Water covers 70% of Earth across the 7 oceans and many lakes, rivers, and ponds. Of that just 1% is drinkable water, the other 99% is salt water. Humans are made up of about 60% water. Likewise many animals and plants are, at their core, mostly water. Drinkable water is a vital resource of this planet for us and other species, and one that 1/5 of Earth’s population (more than 1 billion people) lack day to day. Those that lack access to clean drinking water end up in worse health situations as clean drinking water is key to staying healthy. Unsafe drinking water and the lack of sanitation kills more people every year than all forms of violence, including war. This is done because of some pretty scary diseases that can come from the unsafe drinking water. Also, more people have access to a cell phone than have access to a toilet.
If I’m correct, most of you probably know these facts already, but where you diverge from the truth is that you pin Africa and the Middle East (as well as sometimes India, and maybe others) as being the only locations where clean water is an issue. I’m sorry to say this, but you’re wrong. Access to clean water is a global environmental and sustainability issue on top of being a human rights issue.
On July 28, 2010 the United Nations General Assembly declared that access to clean drinking water is essential for the full enjoyment of the other human rights, and therefore a human right itself. In this declaration they state deep concern that an estimated 884 million people lack access to safe drinking water and more than 2.6 billion do not have access to basic sanitation. They also cited studies that indicate about 1.5 million children under age 5 die each year (38,000 children die each week) and 443 million school days are lost because of water and sanitation diseases. The United States, thought of as the most powerful country at the moment, objected to this declaration.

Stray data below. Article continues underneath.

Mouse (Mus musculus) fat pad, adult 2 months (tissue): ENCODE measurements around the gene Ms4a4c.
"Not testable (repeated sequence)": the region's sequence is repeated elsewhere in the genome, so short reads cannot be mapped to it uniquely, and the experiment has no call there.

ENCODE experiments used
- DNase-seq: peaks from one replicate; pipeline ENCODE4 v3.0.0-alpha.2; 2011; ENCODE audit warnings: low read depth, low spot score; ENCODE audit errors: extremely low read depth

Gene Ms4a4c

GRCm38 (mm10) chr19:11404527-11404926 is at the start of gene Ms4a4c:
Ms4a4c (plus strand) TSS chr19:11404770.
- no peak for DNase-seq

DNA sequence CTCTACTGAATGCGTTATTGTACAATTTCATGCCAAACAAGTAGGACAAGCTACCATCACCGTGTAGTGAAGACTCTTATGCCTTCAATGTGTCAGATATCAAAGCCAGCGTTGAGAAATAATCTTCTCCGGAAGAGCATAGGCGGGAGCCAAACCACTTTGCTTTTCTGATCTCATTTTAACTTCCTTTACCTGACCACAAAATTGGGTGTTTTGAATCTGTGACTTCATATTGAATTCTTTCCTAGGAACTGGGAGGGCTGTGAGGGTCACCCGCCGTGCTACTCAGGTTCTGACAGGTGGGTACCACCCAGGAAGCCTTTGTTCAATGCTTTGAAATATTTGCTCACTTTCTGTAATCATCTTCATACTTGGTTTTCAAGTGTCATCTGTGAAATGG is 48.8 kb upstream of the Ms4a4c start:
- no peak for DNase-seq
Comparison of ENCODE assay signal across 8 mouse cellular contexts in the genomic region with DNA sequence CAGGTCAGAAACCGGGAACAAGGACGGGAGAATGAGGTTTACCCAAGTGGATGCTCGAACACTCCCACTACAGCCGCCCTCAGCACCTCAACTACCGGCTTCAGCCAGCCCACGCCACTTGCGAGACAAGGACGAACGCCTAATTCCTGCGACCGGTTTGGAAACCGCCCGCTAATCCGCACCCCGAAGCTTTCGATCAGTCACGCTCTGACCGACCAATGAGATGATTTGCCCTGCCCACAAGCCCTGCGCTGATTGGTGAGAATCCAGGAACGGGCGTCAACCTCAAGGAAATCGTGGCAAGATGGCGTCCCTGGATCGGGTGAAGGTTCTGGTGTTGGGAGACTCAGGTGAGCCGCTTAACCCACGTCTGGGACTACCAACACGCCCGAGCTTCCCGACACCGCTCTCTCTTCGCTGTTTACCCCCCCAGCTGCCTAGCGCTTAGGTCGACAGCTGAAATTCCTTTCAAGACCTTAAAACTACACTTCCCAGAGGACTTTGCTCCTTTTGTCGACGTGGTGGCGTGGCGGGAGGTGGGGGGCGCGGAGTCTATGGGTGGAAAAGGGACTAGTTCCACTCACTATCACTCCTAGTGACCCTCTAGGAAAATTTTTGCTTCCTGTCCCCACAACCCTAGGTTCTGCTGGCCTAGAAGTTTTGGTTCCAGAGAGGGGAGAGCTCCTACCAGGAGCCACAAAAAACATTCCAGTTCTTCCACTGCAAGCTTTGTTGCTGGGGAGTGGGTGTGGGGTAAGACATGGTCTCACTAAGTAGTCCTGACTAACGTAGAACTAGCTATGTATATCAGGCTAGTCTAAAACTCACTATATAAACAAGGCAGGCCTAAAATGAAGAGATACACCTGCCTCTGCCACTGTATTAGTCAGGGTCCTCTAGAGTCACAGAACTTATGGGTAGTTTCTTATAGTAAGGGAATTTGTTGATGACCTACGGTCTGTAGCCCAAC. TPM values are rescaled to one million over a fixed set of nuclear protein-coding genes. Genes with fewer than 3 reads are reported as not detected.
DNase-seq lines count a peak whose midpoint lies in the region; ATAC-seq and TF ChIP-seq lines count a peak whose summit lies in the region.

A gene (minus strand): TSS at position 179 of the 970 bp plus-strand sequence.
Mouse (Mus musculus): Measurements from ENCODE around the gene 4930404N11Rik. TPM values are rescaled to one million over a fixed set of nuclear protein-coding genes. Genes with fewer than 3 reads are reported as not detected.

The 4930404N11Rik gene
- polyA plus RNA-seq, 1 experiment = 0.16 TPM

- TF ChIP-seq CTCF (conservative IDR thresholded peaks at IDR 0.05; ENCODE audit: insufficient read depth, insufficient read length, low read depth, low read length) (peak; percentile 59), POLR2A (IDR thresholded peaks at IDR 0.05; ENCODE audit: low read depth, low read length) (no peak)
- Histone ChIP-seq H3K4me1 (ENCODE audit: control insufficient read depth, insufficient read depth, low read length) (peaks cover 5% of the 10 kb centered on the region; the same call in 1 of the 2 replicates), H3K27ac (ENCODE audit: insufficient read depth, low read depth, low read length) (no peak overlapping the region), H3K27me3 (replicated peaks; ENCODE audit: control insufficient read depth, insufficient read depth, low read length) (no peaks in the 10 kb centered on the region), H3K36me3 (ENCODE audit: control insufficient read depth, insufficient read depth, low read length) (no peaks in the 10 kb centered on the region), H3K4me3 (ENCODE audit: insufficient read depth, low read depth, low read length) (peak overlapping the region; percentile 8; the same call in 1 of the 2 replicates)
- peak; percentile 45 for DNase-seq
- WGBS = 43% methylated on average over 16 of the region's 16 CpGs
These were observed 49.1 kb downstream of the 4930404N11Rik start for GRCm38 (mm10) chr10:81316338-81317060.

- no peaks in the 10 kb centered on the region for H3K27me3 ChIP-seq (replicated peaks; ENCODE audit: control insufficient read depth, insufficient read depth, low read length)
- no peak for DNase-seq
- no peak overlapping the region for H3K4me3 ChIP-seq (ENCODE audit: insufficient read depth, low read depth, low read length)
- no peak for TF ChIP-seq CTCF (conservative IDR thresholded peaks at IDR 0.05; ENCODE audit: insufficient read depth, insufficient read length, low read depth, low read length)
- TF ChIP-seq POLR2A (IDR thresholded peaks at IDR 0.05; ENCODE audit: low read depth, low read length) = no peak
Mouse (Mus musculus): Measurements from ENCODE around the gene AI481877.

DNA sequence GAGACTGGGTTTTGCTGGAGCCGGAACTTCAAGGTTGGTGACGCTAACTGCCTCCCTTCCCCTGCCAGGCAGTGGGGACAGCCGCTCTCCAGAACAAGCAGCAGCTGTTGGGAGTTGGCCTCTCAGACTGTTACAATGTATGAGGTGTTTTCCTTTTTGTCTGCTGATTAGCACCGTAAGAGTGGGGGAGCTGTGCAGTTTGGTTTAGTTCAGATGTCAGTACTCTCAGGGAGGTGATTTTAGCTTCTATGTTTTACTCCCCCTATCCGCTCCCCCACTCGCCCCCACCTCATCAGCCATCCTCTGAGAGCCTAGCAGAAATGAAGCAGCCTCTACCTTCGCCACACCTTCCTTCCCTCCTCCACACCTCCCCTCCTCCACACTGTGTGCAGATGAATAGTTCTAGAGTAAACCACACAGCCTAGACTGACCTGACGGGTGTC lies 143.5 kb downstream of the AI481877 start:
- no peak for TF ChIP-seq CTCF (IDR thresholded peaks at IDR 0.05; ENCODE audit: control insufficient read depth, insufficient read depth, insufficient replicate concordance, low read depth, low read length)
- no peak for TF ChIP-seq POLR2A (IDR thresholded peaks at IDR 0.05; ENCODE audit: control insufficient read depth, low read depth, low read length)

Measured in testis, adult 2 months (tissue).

Unlike my home country in which I’m a resident, I agree with the UN’s declaration that water is a basic human right. Why? Because, as I’ve stated here and is easy to find elsewhere, clean water is essential to a continued healthy life. I may be safeguarded for now living in the United States as part of a middle-class family and currently attending Saint John’s University (a private university in Minnesota), but even if I were guaranteed that privilege as a right, I’m worried for those many for whom it isn’t. Yes, the UN’s declaration should make some positive changes, but with the US in disagreement you may find that actually working towards this goal is harder.
Further, I fear that one of the reasons the United States may be objecting to this declaration is that we don’t have the worst immediate clean water situation. That is an oversight because even putting the individuals of, say, Africa aside, you still have the global nature of this issue. That, the United States would be crazy to deny that it is connected to.
The United States is not away from the realities of polluted water. We share oceans with other countries, and together are responsible for the pollution in those oceans that have caused death and disease along costal waters which have in turn cost the global economy $12.8 billion dollars a year. Further, 40% of America’s rivers and 46% of America’s lakes are too polluted for aquatic life. These statistics aren’t surprising seeing as 1.2 trillion gallons of untreated sewage, storm water, and industrial waste are poured into those rivers and lakes.
Clean water is one of the largest global issues right now, and by far not just because of how many people lack access to it, but also because of the environmental and sustainability implications. We think of international conflicts and war as important issues of our day, but so is clean water.
Okay, I’ve probably scared you a bit with all these facts and implications. So you’re probably asking what can you do about it? Sadly there isn’t much. One option is informing your social circles about this issue, another would be to sign a petition supporting the work the UN is doing on this issue. There are countless other ways to help, so if you’re interested and/ or worried about this issue then I urge you to do at least one small thing today.
This blog post is part of Blog Action Day 2010: Water.